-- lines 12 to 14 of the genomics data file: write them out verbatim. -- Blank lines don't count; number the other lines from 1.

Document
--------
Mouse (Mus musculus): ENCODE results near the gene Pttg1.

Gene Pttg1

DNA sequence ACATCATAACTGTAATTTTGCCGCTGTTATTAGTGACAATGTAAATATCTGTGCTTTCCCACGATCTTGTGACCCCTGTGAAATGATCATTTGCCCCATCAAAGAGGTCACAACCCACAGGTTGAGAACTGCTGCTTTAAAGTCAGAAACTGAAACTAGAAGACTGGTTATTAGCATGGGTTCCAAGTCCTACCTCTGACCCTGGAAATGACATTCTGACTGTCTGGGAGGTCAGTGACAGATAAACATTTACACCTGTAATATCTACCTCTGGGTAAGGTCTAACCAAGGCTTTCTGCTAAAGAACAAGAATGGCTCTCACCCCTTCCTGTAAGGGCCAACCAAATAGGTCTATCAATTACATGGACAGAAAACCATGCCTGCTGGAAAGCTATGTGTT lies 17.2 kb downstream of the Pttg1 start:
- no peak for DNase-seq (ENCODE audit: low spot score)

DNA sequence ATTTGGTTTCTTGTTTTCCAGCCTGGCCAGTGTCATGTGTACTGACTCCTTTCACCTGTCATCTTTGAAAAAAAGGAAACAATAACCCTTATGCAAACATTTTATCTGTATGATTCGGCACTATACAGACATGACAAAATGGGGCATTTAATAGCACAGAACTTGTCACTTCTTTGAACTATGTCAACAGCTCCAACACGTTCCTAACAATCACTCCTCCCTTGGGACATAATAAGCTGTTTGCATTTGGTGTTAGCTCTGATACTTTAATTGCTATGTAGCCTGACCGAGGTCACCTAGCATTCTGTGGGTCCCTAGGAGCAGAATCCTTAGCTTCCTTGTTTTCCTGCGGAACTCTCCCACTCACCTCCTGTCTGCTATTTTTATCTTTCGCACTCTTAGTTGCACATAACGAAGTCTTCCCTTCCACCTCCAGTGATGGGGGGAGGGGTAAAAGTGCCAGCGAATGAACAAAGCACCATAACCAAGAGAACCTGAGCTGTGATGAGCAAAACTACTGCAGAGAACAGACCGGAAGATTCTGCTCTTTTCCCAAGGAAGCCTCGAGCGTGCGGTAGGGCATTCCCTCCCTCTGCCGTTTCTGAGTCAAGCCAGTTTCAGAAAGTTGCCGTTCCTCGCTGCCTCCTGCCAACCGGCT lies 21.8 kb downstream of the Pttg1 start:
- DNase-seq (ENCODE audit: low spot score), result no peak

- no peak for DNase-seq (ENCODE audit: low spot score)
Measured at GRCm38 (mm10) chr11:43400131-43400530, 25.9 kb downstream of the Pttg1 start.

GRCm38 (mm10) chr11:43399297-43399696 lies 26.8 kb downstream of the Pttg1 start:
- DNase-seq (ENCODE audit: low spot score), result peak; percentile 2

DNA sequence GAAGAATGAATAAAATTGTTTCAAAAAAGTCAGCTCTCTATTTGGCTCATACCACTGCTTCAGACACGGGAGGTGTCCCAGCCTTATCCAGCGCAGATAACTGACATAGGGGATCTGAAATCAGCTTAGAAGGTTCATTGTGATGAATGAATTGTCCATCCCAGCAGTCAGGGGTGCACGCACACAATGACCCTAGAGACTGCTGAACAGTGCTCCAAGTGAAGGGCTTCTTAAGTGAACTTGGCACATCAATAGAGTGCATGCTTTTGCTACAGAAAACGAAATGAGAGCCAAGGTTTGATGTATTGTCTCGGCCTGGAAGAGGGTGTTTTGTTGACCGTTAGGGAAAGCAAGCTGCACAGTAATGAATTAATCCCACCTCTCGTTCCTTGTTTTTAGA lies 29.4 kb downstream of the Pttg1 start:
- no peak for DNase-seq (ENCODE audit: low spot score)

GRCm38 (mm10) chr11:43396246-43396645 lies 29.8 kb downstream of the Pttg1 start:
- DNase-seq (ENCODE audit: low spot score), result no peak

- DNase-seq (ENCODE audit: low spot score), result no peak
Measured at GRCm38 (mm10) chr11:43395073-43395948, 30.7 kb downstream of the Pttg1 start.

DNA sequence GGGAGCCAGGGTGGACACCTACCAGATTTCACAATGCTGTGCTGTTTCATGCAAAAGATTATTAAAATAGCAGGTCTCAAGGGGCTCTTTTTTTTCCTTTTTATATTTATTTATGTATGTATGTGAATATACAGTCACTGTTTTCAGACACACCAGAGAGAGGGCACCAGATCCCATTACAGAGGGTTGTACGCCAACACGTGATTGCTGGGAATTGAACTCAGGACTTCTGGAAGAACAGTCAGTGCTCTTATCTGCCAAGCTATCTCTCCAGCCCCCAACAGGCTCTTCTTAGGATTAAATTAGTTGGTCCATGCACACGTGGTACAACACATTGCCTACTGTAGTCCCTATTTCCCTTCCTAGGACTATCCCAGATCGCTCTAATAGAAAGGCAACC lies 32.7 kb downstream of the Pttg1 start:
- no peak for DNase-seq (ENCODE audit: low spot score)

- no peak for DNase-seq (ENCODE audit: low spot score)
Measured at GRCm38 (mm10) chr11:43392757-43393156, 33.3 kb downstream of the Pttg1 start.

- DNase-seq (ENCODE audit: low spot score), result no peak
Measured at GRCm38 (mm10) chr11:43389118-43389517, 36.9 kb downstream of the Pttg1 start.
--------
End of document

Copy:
- no peak for DNase-seq (ENCODE audit: low spot score)

GRCm38 (mm10) chr11:43396246-43396645 lies 29.8 kb downstream of the Pttg1 start:
- DNase-seq (ENCODE audit: low spot score), result no peak